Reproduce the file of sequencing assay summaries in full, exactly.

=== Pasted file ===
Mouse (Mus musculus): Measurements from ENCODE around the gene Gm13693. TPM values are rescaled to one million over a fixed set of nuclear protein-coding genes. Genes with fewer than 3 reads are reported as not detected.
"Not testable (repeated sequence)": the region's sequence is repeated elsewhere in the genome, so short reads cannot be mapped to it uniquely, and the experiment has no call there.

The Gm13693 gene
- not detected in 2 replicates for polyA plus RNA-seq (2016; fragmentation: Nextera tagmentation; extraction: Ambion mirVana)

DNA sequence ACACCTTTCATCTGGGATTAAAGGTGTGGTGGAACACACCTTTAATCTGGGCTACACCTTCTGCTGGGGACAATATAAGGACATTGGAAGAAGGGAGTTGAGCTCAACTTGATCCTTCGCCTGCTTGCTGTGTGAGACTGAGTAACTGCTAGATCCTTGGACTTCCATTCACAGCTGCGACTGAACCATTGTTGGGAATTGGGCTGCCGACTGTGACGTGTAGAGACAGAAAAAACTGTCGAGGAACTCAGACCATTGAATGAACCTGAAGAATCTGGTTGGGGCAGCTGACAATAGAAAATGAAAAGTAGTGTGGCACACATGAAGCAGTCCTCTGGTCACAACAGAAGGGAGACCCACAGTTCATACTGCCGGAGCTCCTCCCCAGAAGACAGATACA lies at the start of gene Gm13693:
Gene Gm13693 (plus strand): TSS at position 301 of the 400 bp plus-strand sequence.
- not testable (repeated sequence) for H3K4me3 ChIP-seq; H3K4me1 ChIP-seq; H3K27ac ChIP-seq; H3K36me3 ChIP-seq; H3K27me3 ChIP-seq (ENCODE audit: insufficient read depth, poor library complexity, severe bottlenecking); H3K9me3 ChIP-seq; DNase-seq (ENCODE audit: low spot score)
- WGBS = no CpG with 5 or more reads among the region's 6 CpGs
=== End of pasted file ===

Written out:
Mouse (Mus musculus): Measurements from ENCODE around the gene Gm13693. TPM values are rescaled to one million over a fixed set of nuclear protein-coding genes. Genes with fewer than 3 reads are reported as not detected.
"Not testable (repeated sequence)": the region's sequence is repeated elsewhere in the genome, so short reads cannot be mapped to it uniquely, and the experiment has no call there.

The Gm13693 gene
- not detected in 2 replicates for polyA plus RNA-seq (2016; fragmentation: Nextera tagmentation; extraction: Ambion mirVana)

DNA sequence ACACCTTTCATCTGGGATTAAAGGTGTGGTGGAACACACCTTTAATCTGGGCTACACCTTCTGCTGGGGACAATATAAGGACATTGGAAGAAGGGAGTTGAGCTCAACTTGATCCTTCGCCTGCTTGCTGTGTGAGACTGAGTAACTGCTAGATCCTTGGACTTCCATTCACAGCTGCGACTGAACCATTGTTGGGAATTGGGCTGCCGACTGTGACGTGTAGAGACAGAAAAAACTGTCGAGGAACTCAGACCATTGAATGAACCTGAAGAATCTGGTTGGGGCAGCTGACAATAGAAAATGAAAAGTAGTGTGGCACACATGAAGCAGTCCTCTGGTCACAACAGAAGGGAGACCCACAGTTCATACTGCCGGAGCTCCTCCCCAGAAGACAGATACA lies at the start of gene Gm13693:
Gene Gm13693 (plus strand): TSS at position 301 of the 400 bp plus-strand sequence.
- not testable (repeated sequence) for H3K4me3 ChIP-seq; H3K4me1 ChIP-seq; H3K27ac ChIP-seq; H3K36me3 ChIP-seq; H3K27me3 ChIP-seq (ENCODE audit: insufficient read depth, poor library complexity, severe bottlenecking); H3K9me3 ChIP-seq; DNase-seq (ENCODE audit: low spot score)
- WGBS = no CpG with 5 or more reads among the region's 6 CpGs